A Central Park West address conjures images of glamorous apartments that seem as if they were made solely for the purpose of watching the Macy’s Thanksgiving Day Parade. This weekend The Observer decided to check out what Central Park West had to offer, but we forwent the parade route and looked upward of 96th Street.
Although it was a slow day—only three of the eight apartments we dropped by had prospective buyers—we learned that, while a park view is nice, it’s not necessarily a dealbreaker. One broker, Sujin Park, who was showing an $828,000 apartment at 392 Central Park West, quipped in an otherwise empty apartment that popularity of open houses might have something to do with the “moon cycle.”
We started at 418 Central Park West. The tiny two-bedroom apartment offered at $750,000 was one of the few apartments that we saw that actually had a park view. Its rounded, white-walled living room had two small windows that looked out onto the vast expanse of green. Despite the view, Igor, 50, and Rita, 45, a couple with thick Russian accents who declined to give their last names, were not fans of the small apartment. Inside, Rita worried that the apartment was not “squeezable.” At one point she stood in a bedroom and opened her arms: Her wingspan nearly filled the room.
“I think it needs repair,” Rita said when asked about her opinion.
“Dirty wall, smelly,” Igor said before Rita cut him off.
We also saw condos in 400, 392 and 372 Central Park West, all part of Park West Village, a collection of post-war buildings originally part of “government-subsidized urban redevelopment plan,” according to the Park West Village Tenants’ Association Web site. Even though its hallways were dark and somewhat horror movie-esque the $975,000 apartment in 400 had been renovated and featured sleek marble and leather furniture. It was the only other apartment we saw that afternoon with a view of the park.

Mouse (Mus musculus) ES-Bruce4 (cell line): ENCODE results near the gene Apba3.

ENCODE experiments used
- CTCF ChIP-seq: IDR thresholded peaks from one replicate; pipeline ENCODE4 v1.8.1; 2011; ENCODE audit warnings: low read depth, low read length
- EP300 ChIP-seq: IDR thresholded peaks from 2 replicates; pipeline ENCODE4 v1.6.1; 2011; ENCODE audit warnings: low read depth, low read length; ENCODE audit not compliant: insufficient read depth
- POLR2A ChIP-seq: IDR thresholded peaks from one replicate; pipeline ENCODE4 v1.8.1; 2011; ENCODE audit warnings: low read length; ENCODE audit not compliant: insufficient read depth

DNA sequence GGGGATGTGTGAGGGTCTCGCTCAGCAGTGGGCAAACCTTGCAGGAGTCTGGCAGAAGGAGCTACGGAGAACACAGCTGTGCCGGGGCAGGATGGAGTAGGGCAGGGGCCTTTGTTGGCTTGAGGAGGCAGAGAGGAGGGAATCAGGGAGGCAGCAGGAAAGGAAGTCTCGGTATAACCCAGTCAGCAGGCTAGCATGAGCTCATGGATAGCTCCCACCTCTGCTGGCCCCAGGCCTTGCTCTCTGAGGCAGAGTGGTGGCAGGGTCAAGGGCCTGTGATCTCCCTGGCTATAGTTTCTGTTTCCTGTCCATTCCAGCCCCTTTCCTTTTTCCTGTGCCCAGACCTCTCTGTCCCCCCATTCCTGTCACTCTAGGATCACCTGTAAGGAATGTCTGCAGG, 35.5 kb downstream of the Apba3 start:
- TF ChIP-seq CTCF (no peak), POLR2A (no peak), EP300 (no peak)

“I always say to people, ‘I have to apologize the view is so bad,’” broker Michael Tobia joked while standing on the apartment’s small terrace looking out at a park fountain in the distance.
As our second-to-last-stop, we visited a small $435,000 one-bedroom at 485 Central Park West and realized we had pretty much reached the end of the the park.
It was about an hour into the open house and The Observer was the first to see the apartment. Broker Tristam Anthony had a specific idea of who the buyer should be. He said the apartment was good for a single professional guy, with a dog, who likes pre-war buildings and possibly biking or rollerblading and therefore wants to be near the park. “It’s a terrific starter apartment,” he said.
“You don’t have great views,” Mr. Anthony said in the dark one-bedroom. All one could see out of the small windows were sides of buildings and fire escapes. It felt as if it were nighttime even though the shine was shining. But Mr. Anthony kept a positive outlook. Proximity to the park, and not views, were what he was trying to sell. “You walk outside and have Central Park.”
Our last stop turned out to be the most popular. When we entered the $825,000 two-bedroom condo at 467 Central Park West, families and couples roamed. The pre-war building, called the Warner House, has a lobby that looks part deco, part European and part hunting lodge. Carved decorations adorn the walls. Scott Larson, 37, who was looking at the building with his wife Claire, 27, called it “medieval.”
The apartment was bright with wood floors and a fairly large kitchen. But, alas, no trees, only brick buildings. “It’s not nice looking out to the bricks,” said Margie, a “less than 50” (her phrase) nurse practitioner who declined to give her last name.
Mr. and Ms. Larson didn’t really care about the park views. “More access to the park is what’s nice about this,” Mr. Larson said.
Access to the park also means access to park food vendors. The Observer stopped for a famous Good Humor Toasted Almond bar.
The dark wood of the lobby made a cameo in one of the apartment’s closets. “The cedar closet is kind of unique,” Ms. Larson said.
“Good storage for that wedding dress,” Mr. Larson responded.
The Larsons currently rent on the East Side, a little farther downtown. They are looking for a place that reflects the neighborhood in which they currently live, Ms. Larson said, and this neighborhood does so. The couple wants to own their place, though, and wants two bedrooms “for the expansion factor,” she said.
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